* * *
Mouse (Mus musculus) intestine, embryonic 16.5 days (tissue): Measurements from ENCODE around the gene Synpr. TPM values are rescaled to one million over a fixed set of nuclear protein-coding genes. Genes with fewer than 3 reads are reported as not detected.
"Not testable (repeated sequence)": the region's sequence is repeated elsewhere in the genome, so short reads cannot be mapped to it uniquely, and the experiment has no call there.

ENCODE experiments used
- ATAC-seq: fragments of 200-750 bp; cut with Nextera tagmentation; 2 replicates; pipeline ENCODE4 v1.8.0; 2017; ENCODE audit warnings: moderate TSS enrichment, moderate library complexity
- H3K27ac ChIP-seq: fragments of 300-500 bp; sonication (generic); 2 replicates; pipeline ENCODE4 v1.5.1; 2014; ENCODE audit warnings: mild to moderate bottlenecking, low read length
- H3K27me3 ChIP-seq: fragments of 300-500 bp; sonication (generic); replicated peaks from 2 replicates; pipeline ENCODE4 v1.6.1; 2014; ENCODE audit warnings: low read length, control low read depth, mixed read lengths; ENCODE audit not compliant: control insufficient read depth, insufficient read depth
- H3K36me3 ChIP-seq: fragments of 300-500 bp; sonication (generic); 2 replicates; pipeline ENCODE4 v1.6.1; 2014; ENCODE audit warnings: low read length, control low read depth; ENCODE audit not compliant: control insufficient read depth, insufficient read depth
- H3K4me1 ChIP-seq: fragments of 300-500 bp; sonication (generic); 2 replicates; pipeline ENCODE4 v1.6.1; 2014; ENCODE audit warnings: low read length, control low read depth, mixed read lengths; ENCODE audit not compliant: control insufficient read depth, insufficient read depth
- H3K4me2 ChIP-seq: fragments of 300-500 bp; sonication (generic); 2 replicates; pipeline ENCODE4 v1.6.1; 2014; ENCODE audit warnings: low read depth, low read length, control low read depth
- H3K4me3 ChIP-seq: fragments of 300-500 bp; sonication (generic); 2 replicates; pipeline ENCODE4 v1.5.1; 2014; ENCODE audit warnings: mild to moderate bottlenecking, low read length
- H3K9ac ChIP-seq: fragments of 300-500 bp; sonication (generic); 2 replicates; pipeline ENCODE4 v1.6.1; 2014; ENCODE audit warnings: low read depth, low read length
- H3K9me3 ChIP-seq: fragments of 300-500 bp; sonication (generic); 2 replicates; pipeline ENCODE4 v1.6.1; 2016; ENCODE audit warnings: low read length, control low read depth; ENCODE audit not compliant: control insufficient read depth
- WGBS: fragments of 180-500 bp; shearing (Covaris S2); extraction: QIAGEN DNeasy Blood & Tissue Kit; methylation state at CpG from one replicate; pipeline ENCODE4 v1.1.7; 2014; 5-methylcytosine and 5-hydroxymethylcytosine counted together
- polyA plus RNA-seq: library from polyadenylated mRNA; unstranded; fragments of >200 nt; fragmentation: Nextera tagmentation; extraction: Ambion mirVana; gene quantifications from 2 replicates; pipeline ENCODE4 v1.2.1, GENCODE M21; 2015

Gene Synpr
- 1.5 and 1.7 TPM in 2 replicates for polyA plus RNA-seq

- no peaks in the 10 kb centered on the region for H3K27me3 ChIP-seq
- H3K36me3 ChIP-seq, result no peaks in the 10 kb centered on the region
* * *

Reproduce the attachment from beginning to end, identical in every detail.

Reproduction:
Mouse (Mus musculus) intestine, embryonic 16.5 days (tissue): Measurements from ENCODE around the gene Synpr. TPM values are rescaled to one million over a fixed set of nuclear protein-coding genes. Genes with fewer than 3 reads are reported as not detected.
"Not testable (repeated sequence)": the region's sequence is repeated elsewhere in the genome, so short reads cannot be mapped to it uniquely, and the experiment has no call there.

ENCODE experiments used
- ATAC-seq: fragments of 200-750 bp; cut with Nextera tagmentation; 2 replicates; pipeline ENCODE4 v1.8.0; 2017; ENCODE audit warnings: moderate TSS enrichment, moderate library complexity
- H3K27ac ChIP-seq: fragments of 300-500 bp; sonication (generic); 2 replicates; pipeline ENCODE4 v1.5.1; 2014; ENCODE audit warnings: mild to moderate bottlenecking, low read length
- H3K27me3 ChIP-seq: fragments of 300-500 bp; sonication (generic); replicated peaks from 2 replicates; pipeline ENCODE4 v1.6.1; 2014; ENCODE audit warnings: low read length, control low read depth, mixed read lengths; ENCODE audit not compliant: control insufficient read depth, insufficient read depth
- H3K36me3 ChIP-seq: fragments of 300-500 bp; sonication (generic); 2 replicates; pipeline ENCODE4 v1.6.1; 2014; ENCODE audit warnings: low read length, control low read depth; ENCODE audit not compliant: control insufficient read depth, insufficient read depth
- H3K4me1 ChIP-seq: fragments of 300-500 bp; sonication (generic); 2 replicates; pipeline ENCODE4 v1.6.1; 2014; ENCODE audit warnings: low read length, control low read depth, mixed read lengths; ENCODE audit not compliant: control insufficient read depth, insufficient read depth
- H3K4me2 ChIP-seq: fragments of 300-500 bp; sonication (generic); 2 replicates; pipeline ENCODE4 v1.6.1; 2014; ENCODE audit warnings: low read depth, low read length, control low read depth
- H3K4me3 ChIP-seq: fragments of 300-500 bp; sonication (generic); 2 replicates; pipeline ENCODE4 v1.5.1; 2014; ENCODE audit warnings: mild to moderate bottlenecking, low read length
- H3K9ac ChIP-seq: fragments of 300-500 bp; sonication (generic); 2 replicates; pipeline ENCODE4 v1.6.1; 2014; ENCODE audit warnings: low read depth, low read length
- H3K9me3 ChIP-seq: fragments of 300-500 bp; sonication (generic); 2 replicates; pipeline ENCODE4 v1.6.1; 2016; ENCODE audit warnings: low read length, control low read depth; ENCODE audit not compliant: control insufficient read depth
- WGBS: fragments of 180-500 bp; shearing (Covaris S2); extraction: QIAGEN DNeasy Blood & Tissue Kit; methylation state at CpG from one replicate; pipeline ENCODE4 v1.1.7; 2014; 5-methylcytosine and 5-hydroxymethylcytosine counted together
- polyA plus RNA-seq: library from polyadenylated mRNA; unstranded; fragments of >200 nt; fragmentation: Nextera tagmentation; extraction: Ambion mirVana; gene quantifications from 2 replicates; pipeline ENCODE4 v1.2.1, GENCODE M21; 2015

Gene Synpr
- 1.5 and 1.7 TPM in 2 replicates for polyA plus RNA-seq

- no peaks in the 10 kb centered on the region for H3K27me3 ChIP-seq
- H3K36me3 ChIP-seq, result no peaks in the 10 kb centered on the region